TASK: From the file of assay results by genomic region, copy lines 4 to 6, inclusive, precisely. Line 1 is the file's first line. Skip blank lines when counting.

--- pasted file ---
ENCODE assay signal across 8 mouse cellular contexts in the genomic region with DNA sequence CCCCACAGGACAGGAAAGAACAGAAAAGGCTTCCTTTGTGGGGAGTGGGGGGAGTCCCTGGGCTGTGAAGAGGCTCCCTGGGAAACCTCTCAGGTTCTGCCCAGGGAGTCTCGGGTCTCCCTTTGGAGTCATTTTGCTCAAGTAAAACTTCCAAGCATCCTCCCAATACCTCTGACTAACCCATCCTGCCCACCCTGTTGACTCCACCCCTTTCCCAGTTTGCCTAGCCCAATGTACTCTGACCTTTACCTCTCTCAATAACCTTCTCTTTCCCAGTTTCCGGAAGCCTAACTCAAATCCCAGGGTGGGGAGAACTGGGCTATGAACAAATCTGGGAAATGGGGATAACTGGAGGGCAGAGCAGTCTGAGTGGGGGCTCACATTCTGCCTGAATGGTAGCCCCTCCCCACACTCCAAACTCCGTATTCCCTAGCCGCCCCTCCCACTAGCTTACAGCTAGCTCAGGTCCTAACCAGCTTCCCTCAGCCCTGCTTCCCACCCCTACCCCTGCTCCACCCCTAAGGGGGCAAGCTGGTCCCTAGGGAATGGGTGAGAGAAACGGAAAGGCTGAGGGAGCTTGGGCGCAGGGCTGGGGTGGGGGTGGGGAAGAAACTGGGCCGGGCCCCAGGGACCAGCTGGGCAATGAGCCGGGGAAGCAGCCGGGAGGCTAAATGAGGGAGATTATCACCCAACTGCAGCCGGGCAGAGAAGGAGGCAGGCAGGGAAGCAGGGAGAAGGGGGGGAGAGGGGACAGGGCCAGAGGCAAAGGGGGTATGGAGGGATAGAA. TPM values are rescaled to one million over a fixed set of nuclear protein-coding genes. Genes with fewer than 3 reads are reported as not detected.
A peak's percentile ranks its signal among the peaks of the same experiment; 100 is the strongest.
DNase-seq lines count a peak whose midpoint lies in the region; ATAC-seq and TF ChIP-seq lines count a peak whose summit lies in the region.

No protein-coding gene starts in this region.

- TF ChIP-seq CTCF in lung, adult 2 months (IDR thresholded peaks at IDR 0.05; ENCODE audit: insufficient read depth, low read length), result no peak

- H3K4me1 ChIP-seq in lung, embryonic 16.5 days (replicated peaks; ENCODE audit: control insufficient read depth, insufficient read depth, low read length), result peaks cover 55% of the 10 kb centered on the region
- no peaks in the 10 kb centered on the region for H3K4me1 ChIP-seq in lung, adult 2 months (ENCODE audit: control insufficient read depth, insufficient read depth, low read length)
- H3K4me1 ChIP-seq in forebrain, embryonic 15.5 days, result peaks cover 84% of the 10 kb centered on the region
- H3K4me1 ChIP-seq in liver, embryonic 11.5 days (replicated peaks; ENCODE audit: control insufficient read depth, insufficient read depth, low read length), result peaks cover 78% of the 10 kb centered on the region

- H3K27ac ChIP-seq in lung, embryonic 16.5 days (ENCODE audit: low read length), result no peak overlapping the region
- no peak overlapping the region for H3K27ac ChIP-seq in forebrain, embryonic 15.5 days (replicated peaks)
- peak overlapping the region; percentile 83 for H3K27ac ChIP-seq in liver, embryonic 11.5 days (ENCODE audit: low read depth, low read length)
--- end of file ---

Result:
No protein-coding gene starts in this region.

- TF ChIP-seq CTCF in lung, adult 2 months (IDR thresholded peaks at IDR 0.05; ENCODE audit: insufficient read depth, low read length), result no peak

- H3K4me1 ChIP-seq in lung, embryonic 16.5 days (replicated peaks; ENCODE audit: control insufficient read depth, insufficient read depth, low read length), result peaks cover 55% of the 10 kb centered on the region